What Do We Make Of God’s Second Chances?

Neal Pollard

We were living in Cairo, Georgia, and I was in the third grade. It was during a game of kickball on the playground and I was the “pitcher.”  A kid kicked it hard and I caught it.  As the ball hit me in the gut, I felt a sharp pain.  Something wasn’t right.  My parents took me that week to see the local doctor.  He thought it might be a hernia. Exploratory surgery in Thomasville instead revealed a tumor on my liver.  My parents and I flew to Atlanta, Georgia, where I was checked into Egleston Children’s Hospital.  Extensive testing there and Emory Hospital, the general campus for Egleston, led my team of doctors to the same conclusion. It was cancerous. They tried to prepare my parents for how slim my chance of survival was.  Even if their diagnosis was wrong, surgery and attending blood loss may well be more than I could stand. My parents maintained great faith, and my dad solicited prayers from congregations all over the place. Dr. Gerald Zwiren, who led a team of highly-skilled doctors, brought the news to my parents that I survived the surgery and later shared the oncology report that my tumor was benign. That was close to 40 years ago and to this point I have never had further complications. I certainly received a second chance.

Periodically, I ponder at length what I have done with that second chance. The scar I bear from that surgery has long since become invisible to my daily view.  I suffer no lingering consequences. That event is certainly not why I chose to become a preacher, as if to try and pay a debt to God for saving me. Sadly, despite His mercy in sparing me, I have sinned in ways great and small that reveal, in addition to all else, a failure to appreciate that blessing. Spiritually, whether as a preacher, husband, father, or Christian, I am saddled with the realization of how far I have to go.  With the help of His Word, His providence, and His strength, I continue to try to make the most of this extra time He gave me back in 1979.

All of us who are New Testament Christians face the same spiritual situation.  We suffered the terminal condition of lostness in sin. By all human calculations and efforts, nothing could be done to save us.  Yet, when we responded to His grace by believing, repenting, and being baptized (cf. Mark 16:16; Acts 2:38), He gave us all a “second chance.”  We passed from death to life.  More than that, God gave us a way to continually receive the benefits of the blood and grace of His Son as we strive to walk in His light (1 Jn. 1:7-10).  You may have messed things up badly in your life.  You may feel that it is impossible for God to love and forgive you.  Friend, “With people this is impossible, but with God all things are possible” (Matt. 19:26).  God is the God of the second chance!  His diagnosis is perfect, and His is the only one that counts!  Trust in the Great Physician.  He has never lost a patient who followed His prescription!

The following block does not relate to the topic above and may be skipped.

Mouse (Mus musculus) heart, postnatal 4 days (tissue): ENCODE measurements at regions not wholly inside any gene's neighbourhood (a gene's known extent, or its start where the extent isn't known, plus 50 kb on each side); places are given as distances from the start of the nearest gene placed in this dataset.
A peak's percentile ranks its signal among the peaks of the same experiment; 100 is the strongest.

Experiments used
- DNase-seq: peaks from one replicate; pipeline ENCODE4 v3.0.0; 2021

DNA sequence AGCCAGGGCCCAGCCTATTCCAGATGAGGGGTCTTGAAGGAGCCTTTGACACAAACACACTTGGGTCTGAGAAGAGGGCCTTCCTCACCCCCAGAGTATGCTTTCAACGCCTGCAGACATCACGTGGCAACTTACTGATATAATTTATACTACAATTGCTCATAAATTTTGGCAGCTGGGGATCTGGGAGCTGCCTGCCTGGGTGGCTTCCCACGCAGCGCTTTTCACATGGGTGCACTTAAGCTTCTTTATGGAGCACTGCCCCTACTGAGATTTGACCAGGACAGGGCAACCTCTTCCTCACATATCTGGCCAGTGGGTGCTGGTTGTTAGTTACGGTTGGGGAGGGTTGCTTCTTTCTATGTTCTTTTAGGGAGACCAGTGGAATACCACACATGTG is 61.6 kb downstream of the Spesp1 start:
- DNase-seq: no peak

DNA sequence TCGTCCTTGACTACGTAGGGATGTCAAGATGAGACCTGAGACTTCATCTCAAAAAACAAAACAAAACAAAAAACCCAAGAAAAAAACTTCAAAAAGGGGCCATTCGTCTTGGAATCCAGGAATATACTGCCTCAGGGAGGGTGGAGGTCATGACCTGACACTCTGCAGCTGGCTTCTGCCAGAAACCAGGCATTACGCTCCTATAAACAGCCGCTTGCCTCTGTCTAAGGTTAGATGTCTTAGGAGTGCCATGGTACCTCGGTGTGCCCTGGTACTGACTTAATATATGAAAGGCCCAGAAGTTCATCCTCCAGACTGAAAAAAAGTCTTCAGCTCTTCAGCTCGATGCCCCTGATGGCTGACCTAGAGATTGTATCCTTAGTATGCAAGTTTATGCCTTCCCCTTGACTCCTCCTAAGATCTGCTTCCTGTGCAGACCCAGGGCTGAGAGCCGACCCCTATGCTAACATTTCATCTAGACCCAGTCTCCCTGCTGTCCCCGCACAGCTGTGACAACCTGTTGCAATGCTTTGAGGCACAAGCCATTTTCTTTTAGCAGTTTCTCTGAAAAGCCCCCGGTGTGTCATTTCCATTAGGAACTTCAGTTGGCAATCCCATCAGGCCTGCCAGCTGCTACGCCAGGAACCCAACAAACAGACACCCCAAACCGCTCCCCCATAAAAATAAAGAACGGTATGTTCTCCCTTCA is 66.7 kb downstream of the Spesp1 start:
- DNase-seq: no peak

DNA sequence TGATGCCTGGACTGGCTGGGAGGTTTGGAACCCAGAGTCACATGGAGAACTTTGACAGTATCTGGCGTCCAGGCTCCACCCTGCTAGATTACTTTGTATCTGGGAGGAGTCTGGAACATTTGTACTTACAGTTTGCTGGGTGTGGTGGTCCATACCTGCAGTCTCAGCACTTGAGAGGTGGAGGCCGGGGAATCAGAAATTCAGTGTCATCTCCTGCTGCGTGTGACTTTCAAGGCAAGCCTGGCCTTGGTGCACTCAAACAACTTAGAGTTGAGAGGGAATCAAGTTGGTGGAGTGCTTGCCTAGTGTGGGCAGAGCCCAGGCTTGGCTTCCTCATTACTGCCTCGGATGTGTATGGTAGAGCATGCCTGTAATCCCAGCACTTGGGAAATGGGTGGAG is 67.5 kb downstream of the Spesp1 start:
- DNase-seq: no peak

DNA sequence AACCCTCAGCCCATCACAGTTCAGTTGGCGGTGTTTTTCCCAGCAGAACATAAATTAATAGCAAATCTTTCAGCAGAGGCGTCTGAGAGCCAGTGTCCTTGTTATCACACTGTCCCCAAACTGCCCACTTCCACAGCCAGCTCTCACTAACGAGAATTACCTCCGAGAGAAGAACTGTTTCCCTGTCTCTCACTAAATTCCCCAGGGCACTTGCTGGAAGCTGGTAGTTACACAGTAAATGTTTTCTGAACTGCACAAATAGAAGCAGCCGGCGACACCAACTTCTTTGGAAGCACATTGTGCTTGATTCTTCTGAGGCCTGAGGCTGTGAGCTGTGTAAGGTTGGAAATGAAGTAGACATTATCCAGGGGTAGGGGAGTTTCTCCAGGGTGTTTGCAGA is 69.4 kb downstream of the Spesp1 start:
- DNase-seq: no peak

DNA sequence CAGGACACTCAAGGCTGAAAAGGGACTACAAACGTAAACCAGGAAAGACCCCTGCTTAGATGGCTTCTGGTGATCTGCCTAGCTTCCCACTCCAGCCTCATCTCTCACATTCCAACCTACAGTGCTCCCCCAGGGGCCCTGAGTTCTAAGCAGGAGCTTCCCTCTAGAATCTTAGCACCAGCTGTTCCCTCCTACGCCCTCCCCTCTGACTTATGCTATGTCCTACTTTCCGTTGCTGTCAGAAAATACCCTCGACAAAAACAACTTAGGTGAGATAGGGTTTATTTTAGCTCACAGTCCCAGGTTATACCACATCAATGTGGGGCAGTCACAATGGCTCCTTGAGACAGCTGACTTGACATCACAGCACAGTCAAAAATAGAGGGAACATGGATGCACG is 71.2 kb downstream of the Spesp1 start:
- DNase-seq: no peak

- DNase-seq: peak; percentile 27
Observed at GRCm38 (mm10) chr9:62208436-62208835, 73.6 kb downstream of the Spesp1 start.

Picture of me (2nd from left) about a year after the surgery.



Neal Pollard

Ask George Dawson!  This Texas grandson of a slave, born in 1898, worked from the age of twelve on a ranch tending livestock.  He married at the age of twenty-eight, becoming a father the next year.  What is so noteworthy about this man?  Well, for 98 years he did not know how to read.  In 1996, ten years after the death of his spouse, a young man working for an organization designed to teach adults how to read knocked on Dawson’s door.  He was able to achieve a fourth-grade reading level and even read the Bible aloud at church services.  He summed up his remarkable story by saying, “I just figured if everybody else can learn to read, I could too” (Bingham, Reader’s Digest, June 1998, p. 156).

Ask Medzhid Agayev, who was the oldest resident in Azerbaijan in 1976.   He decided to retire—after 120 years as a shepherd at the age of 139!  The Russian press agency in Novosti said, “He is in good health.  He is thin, active and has excellent eyesight.”  Perhaps he quit his job to enjoy as many of his 150 children and generations of grandchildren as he could.  He was a tribute not only to longevity, but also to changing one’s life even after such a period of time as Agayev had lived.  Yet, he was a baby compared to a 165-year-old man named Shirali Muslimov and a 195-year-old woman named Ashura Omarova, both reported by the Novosti press agency in 1970 as living in the Soviet Union republics of Caucasus (what today is Armenia, Azerbaijan, and Georgia)( The Centenarian Question: Old-Age Mortality in the Soviet Union, 1897 to 1970, Lea Keil Garson,Population Studies, Vol. 45, No. 2 (Jul., 1991), p. 265).